Letting an employee go or giving them a negative review is never easy. In fact, negative conversations are difficult for virtually everyone, but they are especially difficult if you are a new business owner or haven't had this type of conversation before. In fact, even if you are more experienced and think you are wonderful at these types of conversations, you may not be. One study indicated that about one-third of managers think that they handle workplace conflict well, but only 22% of their employees agreed with them.

These conversations don't have to be a bad thing, and if handled correctly, they should lead to increased performance. According to one study, 81% of employees saw positive outcomes that originated with workplace conflict. Employees will often be unable to tell that their behavior or performance is unacceptable until you actually sit down and talk them through it. These conversations are a necessary chore, but following a few key suggestions can make them much easier.

  1. Approach the conversation with a positive outlook.

Do not think of the conversation as being a "difficult" one. Framing the conversation differently in your mind can significantly help the situation. When you think you must have a difficult conversation, you may become nervous or tense. You may even put it off or avoid it all together. (In case you're one of those guys who liked to break up with your ex-girlfriends over text message, here's an important tip: do not give performance reviews via e-mail--face-to-face discussions are much more productive.)

If you must give a negative review, for example, think of it as a constructive conversation about how the employee can improve. Do not put it off any more than you have to. Addressing the problem immediately not only dampens the possibility of future problems, it also shows other employees that certain behaviors or poor performance is unacceptable.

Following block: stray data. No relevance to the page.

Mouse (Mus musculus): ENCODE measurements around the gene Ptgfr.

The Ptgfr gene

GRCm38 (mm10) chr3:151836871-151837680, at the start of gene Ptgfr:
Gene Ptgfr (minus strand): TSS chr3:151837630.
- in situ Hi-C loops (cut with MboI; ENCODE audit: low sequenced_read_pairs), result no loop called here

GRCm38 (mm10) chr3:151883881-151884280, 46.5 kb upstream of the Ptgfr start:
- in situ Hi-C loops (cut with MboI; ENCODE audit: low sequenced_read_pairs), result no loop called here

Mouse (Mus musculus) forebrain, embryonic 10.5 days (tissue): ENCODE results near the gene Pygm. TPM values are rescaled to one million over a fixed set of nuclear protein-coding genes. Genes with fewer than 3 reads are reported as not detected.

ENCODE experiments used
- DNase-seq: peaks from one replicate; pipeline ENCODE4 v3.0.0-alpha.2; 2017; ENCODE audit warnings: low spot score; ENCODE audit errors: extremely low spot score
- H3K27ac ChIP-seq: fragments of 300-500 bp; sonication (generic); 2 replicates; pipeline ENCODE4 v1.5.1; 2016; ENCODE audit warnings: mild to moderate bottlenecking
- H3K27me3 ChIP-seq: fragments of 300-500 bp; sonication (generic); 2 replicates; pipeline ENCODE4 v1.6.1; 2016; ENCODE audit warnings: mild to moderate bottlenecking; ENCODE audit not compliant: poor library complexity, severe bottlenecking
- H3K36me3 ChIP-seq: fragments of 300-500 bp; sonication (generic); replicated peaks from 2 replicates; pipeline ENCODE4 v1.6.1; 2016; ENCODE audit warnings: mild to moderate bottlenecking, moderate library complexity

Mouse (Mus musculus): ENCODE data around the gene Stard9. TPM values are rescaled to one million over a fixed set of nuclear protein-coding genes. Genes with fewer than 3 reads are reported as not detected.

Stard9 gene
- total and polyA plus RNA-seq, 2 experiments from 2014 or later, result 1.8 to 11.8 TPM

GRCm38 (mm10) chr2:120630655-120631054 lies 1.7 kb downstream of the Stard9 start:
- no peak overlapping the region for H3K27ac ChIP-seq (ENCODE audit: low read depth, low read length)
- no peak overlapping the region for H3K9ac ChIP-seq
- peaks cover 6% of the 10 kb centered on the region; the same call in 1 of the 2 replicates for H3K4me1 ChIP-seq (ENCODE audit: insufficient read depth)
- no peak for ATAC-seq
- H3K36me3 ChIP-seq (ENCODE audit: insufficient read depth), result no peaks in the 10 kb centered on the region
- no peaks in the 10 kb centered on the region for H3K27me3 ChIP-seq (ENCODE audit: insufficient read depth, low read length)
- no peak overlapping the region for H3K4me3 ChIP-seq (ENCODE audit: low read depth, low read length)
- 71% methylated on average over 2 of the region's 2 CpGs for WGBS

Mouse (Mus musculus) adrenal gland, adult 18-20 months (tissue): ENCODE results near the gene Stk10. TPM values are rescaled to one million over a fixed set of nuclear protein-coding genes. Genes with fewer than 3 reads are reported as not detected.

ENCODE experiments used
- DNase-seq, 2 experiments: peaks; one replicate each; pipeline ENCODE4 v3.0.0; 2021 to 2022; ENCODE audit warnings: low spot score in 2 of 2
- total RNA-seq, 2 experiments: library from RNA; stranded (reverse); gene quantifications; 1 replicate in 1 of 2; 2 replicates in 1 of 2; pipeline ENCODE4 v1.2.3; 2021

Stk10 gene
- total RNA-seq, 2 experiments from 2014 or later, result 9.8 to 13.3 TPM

When dealing with difficult conversations, one of the most important aspects is to keep your emotions in check. If you become emotional, your employee may become emotional. Once emotions are in play, the possibility of a productive conversation could go completely out the window. Be sure that you wait to have a conversation until you have had time to think about the implications; reacting based on emotions alone will usually be negative in the long run.

  1. Be prepared--mentally and with empirical proof.

Planning is important in difficult conversations. Make a list of all of the things that you want to discuss and be sure to hit all of them. Know the objective of this conversation beforehand. Simply reprimanding the employee may not be an effective use of your time. Instead, include a discussion about what needs to happen so that the behavior does not recur or so performance can improve. Do not leave the conversation without putting some action items for improvement in place.

Keep in mind that some employees may become defensive when their behavior or performance is mentioned. They may deny behavior or performance problems exist at all. This type of reaction is not productive, so have empirical evidence to show to the employee in case it becomes necessary. Show them their sales numbers or customer complaints, for example, or state specifically when an undesired behavior occurred.

If the employee starts comparing themselves to other employees, steer the conversation back to them. ("We are not talking about Jane today. We are talking about you.") Of course, consistency is important, so you may need to be sure that your employee's accusations are just a defense mechanism and not based on something more factual that you may have overlooked.

If the situation is exceptionally difficult for you, you may also want to rehearse the conversation ahead of time or make notes to keep you on track. There's nothing worse than leaving something out of a negative performance review and then having to go back and have a second conversation with the same employee about something you forgot. This is demoralizing for the employee and embarrassing for you.

  1. Put yourself in their shoes.

If you go into the conversation attempting to find your employee's perspective, that will not only make your employee feel heard, but you may also determine the underlying cause of a problem. Ask questions and really listen to your employee's response. Why are they behaving a certain way? Is there anything that you can do to make it easier to achieve their performance goals? What do they think is preventing them from meeting their performance goals? At the same time, you should keep in mind that your employee cares more about how this conversation affects them than how difficult it is for you, so do not be the victim in the conversation. (For example, "I really hate to do this..." or "This is really hard for me to say because...").

Difficult conversations are just that--difficult, but they are a necessary part of running your own business. Have these conversations the right way, and you can turn them into positive growth instead of negative experiences.

Published on: Apr 24, 2015
Like this column? Sign up to subscribe to email alerts and you'll never miss a post.
The opinions expressed here by Inc.com columnists are their own, not those of Inc.com.